Baby L124 photographed with mom, L77, about five miles from Vancouver Island’s shoreline near Swiftsure Bank. (Submitted/Mark Malleson)

‘Superpod’ of killer whales spotted off Vancouver Island

Questions of health, food supply still plague dwindling southern resident killer whale population

After the devastating news of three resident orca deaths, a sighting of a “superpod” with two healthy-looking calves off the coast of Vancouver Island could be a positive sign.

The mammal-eating transient pods, or “Bigg’s orcas,” who can be spotted hunting along the coast between Alaska and California, have been enjoying the pinniped bounty of the Salish Sea this summer, providing Islanders with incredible sightings and share-worthy images of the orcas’ open saddle patches and rounded dorsal fins splashing through harbours and straits.

But southern residents – their smaller, echolocating, salmon-eating cousins, whose critical habitat spans the southern Strait of Georgia, Haro Strait and Juan de Fuca Strait – have been noticeably absent, and three were declared dead in early August after showing signs of malnutrition, plunging the total population to just 73.

READ ALSO: Three southern resident killer whales declared dead plunging population to 73

On Sunday, Mark Malleson encountered a resident orca superpod – a grouping with members of all three pods present –off the coast of Vancouver Island near Swiftsure Bank.

“I didn’t see them all, they were so spread out, but there was certainly representatives of all the [pods] there and we saw the two new calves,” he said. “That was my first time seeing the calves, I was quite excited to finally lay my eyes on them.”

Baby girl J56 with her mom, J31 hunted with the superpod of resident orcas spotted near Vancouver Island on Sunday. The Southern Residents have been noticeably absent from their critical habitat this summer and were seen as far down the coast as California. (Submitted/Mark Malleson)

Malleson, a photographer and research assistant with the Department of Fisheries and Oceans and the Washington-based Center for Whale Research, was on the water with colleague Joe Zelweitro, searching for a humpback whales seen off Sombrio Point a few days earlier.

After coming across a concentration of humpbacks, they headed west towards Swiftsure Bank, eventually, just five miles from the shore, they spotted the orcas hunting.

“It was great seeing them. They seemed very animated,” he said.

READ ALSO: Aerial photos reveal good and bad news about B.C.’s endangered killer whales

READ ALSO: Bigg’s orcas in the Salish Sea point to shifting habitat of resident killer whales

Lauren McWhinnie, orca researcher and University of Victoria professor, said the superpod sighting may indicate mating amongst the pods. In matriarchal orca society, males stay with their mothers. Interaction with other pods is necessary for breeding.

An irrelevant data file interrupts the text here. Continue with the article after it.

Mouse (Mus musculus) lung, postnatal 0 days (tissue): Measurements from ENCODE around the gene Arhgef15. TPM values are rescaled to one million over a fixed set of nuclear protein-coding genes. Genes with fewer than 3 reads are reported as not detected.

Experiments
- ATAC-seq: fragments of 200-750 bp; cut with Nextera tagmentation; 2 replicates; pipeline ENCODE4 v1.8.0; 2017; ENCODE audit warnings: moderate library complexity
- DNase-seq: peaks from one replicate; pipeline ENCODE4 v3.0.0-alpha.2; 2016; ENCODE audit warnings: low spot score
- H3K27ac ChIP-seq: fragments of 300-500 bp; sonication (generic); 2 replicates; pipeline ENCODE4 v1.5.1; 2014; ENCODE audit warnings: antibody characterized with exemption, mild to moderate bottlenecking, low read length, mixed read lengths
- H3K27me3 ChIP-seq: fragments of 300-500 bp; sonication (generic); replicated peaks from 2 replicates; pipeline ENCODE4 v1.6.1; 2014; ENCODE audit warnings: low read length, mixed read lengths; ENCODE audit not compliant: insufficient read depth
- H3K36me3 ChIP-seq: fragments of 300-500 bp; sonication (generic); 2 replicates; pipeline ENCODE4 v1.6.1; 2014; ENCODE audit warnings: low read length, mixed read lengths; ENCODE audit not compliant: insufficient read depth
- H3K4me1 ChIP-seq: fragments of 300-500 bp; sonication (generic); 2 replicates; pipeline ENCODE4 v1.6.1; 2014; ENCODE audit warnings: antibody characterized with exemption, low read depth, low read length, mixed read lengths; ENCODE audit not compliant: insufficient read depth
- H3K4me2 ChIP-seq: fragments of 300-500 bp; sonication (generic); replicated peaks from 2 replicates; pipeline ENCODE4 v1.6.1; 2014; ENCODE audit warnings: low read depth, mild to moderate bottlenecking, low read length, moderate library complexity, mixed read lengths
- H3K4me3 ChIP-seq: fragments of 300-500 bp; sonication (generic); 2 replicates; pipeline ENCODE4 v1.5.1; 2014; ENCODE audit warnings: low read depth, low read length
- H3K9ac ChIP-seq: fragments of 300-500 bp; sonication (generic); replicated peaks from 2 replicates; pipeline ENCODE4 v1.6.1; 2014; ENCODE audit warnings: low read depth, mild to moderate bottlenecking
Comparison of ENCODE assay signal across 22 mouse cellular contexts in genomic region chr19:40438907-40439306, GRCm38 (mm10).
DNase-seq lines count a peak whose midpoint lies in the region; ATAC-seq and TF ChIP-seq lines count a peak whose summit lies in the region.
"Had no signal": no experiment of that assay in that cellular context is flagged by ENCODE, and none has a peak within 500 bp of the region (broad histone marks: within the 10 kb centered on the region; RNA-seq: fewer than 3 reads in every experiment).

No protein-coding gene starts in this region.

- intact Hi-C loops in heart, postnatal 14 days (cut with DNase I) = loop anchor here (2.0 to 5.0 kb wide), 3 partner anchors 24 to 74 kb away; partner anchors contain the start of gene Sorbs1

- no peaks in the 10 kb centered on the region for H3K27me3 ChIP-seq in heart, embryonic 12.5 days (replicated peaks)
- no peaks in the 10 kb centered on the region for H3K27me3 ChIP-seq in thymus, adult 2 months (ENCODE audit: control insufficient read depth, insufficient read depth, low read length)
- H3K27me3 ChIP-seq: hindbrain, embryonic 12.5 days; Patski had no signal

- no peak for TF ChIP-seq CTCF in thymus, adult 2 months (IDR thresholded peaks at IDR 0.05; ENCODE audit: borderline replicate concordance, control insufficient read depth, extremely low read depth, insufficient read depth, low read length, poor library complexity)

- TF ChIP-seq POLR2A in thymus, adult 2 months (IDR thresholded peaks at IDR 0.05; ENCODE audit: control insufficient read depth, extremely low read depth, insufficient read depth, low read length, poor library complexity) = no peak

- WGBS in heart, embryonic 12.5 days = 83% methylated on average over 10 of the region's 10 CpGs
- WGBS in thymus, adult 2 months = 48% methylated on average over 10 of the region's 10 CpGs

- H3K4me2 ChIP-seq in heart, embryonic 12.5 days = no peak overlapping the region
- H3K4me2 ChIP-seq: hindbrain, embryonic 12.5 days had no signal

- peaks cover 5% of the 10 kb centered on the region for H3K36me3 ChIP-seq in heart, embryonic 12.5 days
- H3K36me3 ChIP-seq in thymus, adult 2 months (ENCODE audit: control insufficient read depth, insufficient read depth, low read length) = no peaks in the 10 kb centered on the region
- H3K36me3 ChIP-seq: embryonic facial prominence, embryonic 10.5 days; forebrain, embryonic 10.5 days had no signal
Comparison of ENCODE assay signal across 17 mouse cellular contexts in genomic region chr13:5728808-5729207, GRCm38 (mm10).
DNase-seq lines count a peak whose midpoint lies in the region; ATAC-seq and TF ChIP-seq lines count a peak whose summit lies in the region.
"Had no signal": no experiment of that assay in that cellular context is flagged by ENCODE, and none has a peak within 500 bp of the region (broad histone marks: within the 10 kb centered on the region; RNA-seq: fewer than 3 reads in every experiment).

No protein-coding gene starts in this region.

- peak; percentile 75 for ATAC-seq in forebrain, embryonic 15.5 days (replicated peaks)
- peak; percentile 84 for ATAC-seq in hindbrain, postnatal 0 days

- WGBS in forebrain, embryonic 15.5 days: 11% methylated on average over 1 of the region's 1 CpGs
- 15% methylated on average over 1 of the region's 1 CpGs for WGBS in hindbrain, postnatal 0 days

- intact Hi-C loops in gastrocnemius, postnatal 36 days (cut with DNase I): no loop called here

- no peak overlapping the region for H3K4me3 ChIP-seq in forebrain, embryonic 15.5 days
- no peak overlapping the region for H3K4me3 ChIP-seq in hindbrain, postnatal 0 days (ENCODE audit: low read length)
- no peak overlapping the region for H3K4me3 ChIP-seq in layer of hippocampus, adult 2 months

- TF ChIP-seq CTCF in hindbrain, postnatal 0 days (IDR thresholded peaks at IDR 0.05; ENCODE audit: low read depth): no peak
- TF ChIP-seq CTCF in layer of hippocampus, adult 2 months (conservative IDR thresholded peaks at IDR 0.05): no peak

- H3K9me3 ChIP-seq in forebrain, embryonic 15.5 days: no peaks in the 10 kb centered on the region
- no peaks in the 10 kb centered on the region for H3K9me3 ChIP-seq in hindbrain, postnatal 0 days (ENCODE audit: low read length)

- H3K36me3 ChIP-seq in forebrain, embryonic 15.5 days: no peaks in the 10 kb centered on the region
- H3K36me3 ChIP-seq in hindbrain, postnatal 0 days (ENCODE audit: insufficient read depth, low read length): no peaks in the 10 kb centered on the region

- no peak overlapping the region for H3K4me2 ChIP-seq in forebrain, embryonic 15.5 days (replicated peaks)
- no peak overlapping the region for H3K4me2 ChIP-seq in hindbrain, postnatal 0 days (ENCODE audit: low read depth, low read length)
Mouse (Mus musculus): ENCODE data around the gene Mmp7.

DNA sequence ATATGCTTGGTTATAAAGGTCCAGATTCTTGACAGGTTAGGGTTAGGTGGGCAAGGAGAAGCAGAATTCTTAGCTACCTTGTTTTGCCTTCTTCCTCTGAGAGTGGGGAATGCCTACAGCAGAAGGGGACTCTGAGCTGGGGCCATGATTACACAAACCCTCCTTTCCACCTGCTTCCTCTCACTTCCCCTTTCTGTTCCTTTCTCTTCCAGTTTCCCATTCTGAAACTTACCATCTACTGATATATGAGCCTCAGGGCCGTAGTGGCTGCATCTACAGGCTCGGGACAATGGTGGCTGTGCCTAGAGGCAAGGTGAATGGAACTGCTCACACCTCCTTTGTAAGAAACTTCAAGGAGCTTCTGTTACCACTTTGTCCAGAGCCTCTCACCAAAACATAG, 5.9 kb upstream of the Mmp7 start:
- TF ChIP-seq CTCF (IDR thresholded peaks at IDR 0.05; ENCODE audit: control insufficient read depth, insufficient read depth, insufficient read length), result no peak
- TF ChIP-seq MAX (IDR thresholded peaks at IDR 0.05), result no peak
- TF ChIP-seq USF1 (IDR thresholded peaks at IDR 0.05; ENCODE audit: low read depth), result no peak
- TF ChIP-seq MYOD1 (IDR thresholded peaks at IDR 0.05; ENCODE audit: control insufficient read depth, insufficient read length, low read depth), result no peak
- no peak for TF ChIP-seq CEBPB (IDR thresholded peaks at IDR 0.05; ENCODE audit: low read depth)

“When we see interactions with all three pods present, that’s a sign for hope,” she said.

But McWhinnie noted a number of pregnant resident whales have been unable to carry their babies to term, and even those born remain vulnerable until at least two years old.

The calves spotted Sunday – L124 and J56 – are both under one year.

READ ALSO: Killer whale pushing dead calf gets support from her pod

“It is a positive sign that the two calves have made it this far,” she said. “But we are, by no means, out of the woods yet.”

The residents’ summer absence isn’t totally unusual – they have been showing up in their critical habitat more frequently in late summer and early fall for the last few years – but this year was a significant change, she said.

“We’ve never had them this absent from the Salish Sea before in terms of documented history. The fact that they aren’t here is probably indicative that there’s just not the fish here to support them.”



nina.grossman@blackpress.ca

Like us on Facebook and follow us on Twitter

Just Posted

Salmar manager draws curtain on career with Salmon Arm’s independent movie theatres

After 22 years, Daila Duford announces departure at association’s AGM

VIDEO: Salmon Arm elementary students step up for Canadian Music Class Challenge

Bastion and Hillcrest elementary schools submit videos, winners announced Dec. 17

Workshops, networking events designed for Shuswap women entrepreneurs on the way

Tsuts’weye project holds successful roundtables where valuable information gathered

‘She was awesome’: Malakwa baker leaves U.S. holiday show

‘There are Christmas miracles, look at me’

Salmon Arm ranked 7th best place to work in B.C. for 2020

Categories reflecting quality of life influence ranking

VIDEO: Federal Liberals’ throne speech welcomes opposition’s ideas

Trudeau will need NDP or Bloc support to pass legislation and survive confidence votes

EDITORIAL: Reflecting on a tragedy, 30 years later

While the Montreal Massacre made headlines because of its scale, gender-based violence is not new

Weak link in Sagmoen trial, defence says

Counsel questions whether search warrant police executed was obtained on reasonable grounds

Salmon Arm Work BC office hosts grand reopening

Services available at the office will remain similar to past offerings

VIDEO: John Lennon’s iconic Rolls Royce rolls into Vancouver Island college for checkup

Royal BC Museum, Camosun College and Coachwerks Restorations come together to care for car

North Okanagan MP says throne speech lacked specifics

‘Trudeau government presented a vague agenda,’: MP Mel Arnold

VIDEO: Rockslide closes part of Highway 93 in Fairmont Hot Springs

Geotechnical team called in to do an assessment after rocks fell from hoodoos

Petition calls for appeal of ex-Burns Lake mayor’s sentence for sex assault

Prosecution service says Luke Strimbold’s case is under review

Northwest B.C. wildlife shelter rescues particularly tiny bear cub

Shelter co-founder says the cub weighs less than a third of what it should at this time of year

Most Read